• Cyranojoe

      That’s fantastic for him. I liked him well enough for a rookie manager; he may yet get another shot at the head job after all. Let’s face facts: it’s not like he went down in flames, made a bunch of enemies, or can be blamed for much of this roster’s flailings.

      • On The Farm

        Although I would love to be a fly on the wall to listen to hear him answer this question in an interview:

        Team X: Looking at your time in Chicago, can you please justify how you let a hitter like Darwin Barney bat second in the lineup?

        **I say this not as someone who has it out for Dale, I am one of the many who didn’t hate him, but just didn’t have a reason to like him.

        • Cyranojoe

          Oh sure, he’ll have a number of questions to answer when it comes time for that next manager interview, if he ever gets one. Why didn’t you sit Starlin more, what the hell happened with EJax, why didn’t Watkins ever get anything resembling regular playing time in September, wtfbullpenOMG, etc. The key, IMHO, will be how he answers “What did you learn from these decisions & their results?”

          • On The Farm

            Agreed, and you bring up a valuable point about ‘what did you learn?’. I just think it would be funny, especially with more and more FO shifting toward Sabremetric ideas, and discussions of your best hitter batting second, what his response will be. Not that I am trying to be critical of his lineup construction. If I was on the interviewing committee I would ask if I could be the one that asks that question. Just something I imagine would be amusing is all.

          • frank

            My guess is that if he’s going to be involved in infield instruction, those questions won’t even come up. In a managerial interview, maybe, but they’d probably be looking at things like approach and philosophy. Individual decisions can always be justified or at least explained away.

            • On The Farm

              I think we were both operating under the assumption that someday he is going to get another opportunity to at least interview for a manager position.

  • http://www.survivingthalia.com Mike Taylor (no relation)

    MLB Network says IF instruction, also.

  • Scotti

    “Based on the speed of his hire, I think it’s pretty clear that he was in high demand for a job like this.”

    I’m thinking he is a good tea leaf reader and had feelers out for a while.

    • Cyranojoe

      A good tea leaf reader? Given how surprised he acted when it went down, well, maybe he was just playing the victim to the media, but I doubt that.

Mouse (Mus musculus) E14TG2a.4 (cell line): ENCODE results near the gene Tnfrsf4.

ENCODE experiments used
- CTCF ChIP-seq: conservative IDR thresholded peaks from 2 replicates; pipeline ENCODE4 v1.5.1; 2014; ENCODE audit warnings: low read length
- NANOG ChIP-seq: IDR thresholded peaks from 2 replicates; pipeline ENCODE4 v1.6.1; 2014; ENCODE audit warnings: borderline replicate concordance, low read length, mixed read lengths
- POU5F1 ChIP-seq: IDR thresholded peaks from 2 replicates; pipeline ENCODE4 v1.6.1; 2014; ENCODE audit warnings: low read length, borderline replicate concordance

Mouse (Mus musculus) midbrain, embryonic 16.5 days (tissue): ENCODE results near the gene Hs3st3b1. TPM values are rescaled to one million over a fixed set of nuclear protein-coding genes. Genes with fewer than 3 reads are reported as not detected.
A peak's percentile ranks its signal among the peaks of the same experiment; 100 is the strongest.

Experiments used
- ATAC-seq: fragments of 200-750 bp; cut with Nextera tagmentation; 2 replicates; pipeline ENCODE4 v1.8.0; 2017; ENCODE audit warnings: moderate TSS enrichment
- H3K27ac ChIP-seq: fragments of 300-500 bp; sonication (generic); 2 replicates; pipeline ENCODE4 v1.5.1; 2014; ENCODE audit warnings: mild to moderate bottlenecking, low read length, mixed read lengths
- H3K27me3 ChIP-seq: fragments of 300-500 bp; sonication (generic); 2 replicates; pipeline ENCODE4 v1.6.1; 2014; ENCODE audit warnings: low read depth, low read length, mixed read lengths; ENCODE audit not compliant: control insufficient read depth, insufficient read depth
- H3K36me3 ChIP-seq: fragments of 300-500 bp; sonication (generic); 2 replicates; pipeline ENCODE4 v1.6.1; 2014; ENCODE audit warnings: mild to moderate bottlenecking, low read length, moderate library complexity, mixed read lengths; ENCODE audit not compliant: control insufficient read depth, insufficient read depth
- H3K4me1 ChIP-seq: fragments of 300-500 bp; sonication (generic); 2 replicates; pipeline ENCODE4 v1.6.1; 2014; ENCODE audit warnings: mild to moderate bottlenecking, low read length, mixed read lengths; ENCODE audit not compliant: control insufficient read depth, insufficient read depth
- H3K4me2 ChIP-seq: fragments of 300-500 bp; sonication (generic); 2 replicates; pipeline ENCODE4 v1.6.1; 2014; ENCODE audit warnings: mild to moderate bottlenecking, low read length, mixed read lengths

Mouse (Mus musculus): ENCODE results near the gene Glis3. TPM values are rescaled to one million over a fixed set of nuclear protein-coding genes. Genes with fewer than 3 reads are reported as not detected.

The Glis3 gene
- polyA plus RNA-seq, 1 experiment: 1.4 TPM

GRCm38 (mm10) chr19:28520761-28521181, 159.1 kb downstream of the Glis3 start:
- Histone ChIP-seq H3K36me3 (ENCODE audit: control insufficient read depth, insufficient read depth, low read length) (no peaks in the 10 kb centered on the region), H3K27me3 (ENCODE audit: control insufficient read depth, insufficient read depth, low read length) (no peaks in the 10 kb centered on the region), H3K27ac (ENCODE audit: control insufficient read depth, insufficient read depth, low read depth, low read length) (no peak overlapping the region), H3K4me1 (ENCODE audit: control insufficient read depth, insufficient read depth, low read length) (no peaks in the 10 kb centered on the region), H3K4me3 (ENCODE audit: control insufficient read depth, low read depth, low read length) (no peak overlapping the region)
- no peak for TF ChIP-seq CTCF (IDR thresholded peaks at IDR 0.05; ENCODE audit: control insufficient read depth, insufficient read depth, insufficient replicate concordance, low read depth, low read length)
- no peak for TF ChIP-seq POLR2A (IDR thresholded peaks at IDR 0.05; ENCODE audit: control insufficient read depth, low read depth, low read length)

• willis

        I’m not sure how he could have been surprised when they threatened his job at the all star break if he didn’t get his head out of his ass. He knew he was on a warm, if not hot seat, and then when all of his dismissal talks started gaining tons of traction the last 2-3 weeks and his team pretty much quit on him down the stretch…

        I’m pretty sure his agent was working the back channels to see who would have coaching vacancies for him.

      • Scotti

        The Cubs have said they kept him abreast of their thinking (giving specific details as to precisely when they talked) and I have no doubt that they did. When your boss tells you that he’s going to talk to the media, and NOT give you a vote a confidence two weeks before the end of the season, you’d have to be a very BAD tea leaf reader to not get the hint and at least put out some feelers.

        • Cyranojoe

          I get the sense that that’s exactly when he figured it out, two weeks before the firing, which isn’t a ton of time for job hunting. Honestly, I believe Theo & Jed talked with Dale earlier in the season like they said they did, but I also would not be surprised in the slightest if the message communicated was “We have problems, let’s fix them” instead of “You have a problem – fix them or you’re out.” I like Theo/Jed, but honestly that story they’ve put out out there smells a little of miscommunication and ass-covering. Not the worst thing in the world, mind you, but it just doesn’t sound like everybody was on the same page.

          • Scotti

            I think two weeks before hand he knew he was gone but, if the prior conversation was, “Hey, we need to see some progress from our core guys this year,” Sveum would have been a dolt to not notice the core players hadn’t gotten better as the year went on. He wasn’t going to be judged on production so process is all that’s left. The process sucked.

            So, you talk to your people, and they talk to their people, about contingencies in case stuff happens–networking. And to be honest, in the Real World, two weeks is a blip on the screen for a job hunt but, in MLB, if it takes you longer than two weeks to drum up interest, there isn’t likely going to be much interest. For all I know the guy who asked Sveum to get Rob Deer a job just hired him in KC. MLB works like that.

            • Eternal Pessimist

              I thought Theo mentioned in one of his interviews that he had discussions with Sveum around the all-star-break about concerns he had with the managing. Sounded like he was up-front with him.

              • Scotti

                Correct. That’s the “prior conversation.” No one knows what went down there except for the parties involved but, again, he was being judged based on process (player development) and not production (W-L) so figuring out he was in trouble should not have been tough.

              • Cyranojoe

                Yeah, my point was that Theo may not have been as clear as he thought he was. “You need to get better” doesn’t scan the same way as “You need to get better OR ELSE.” Just a possibility.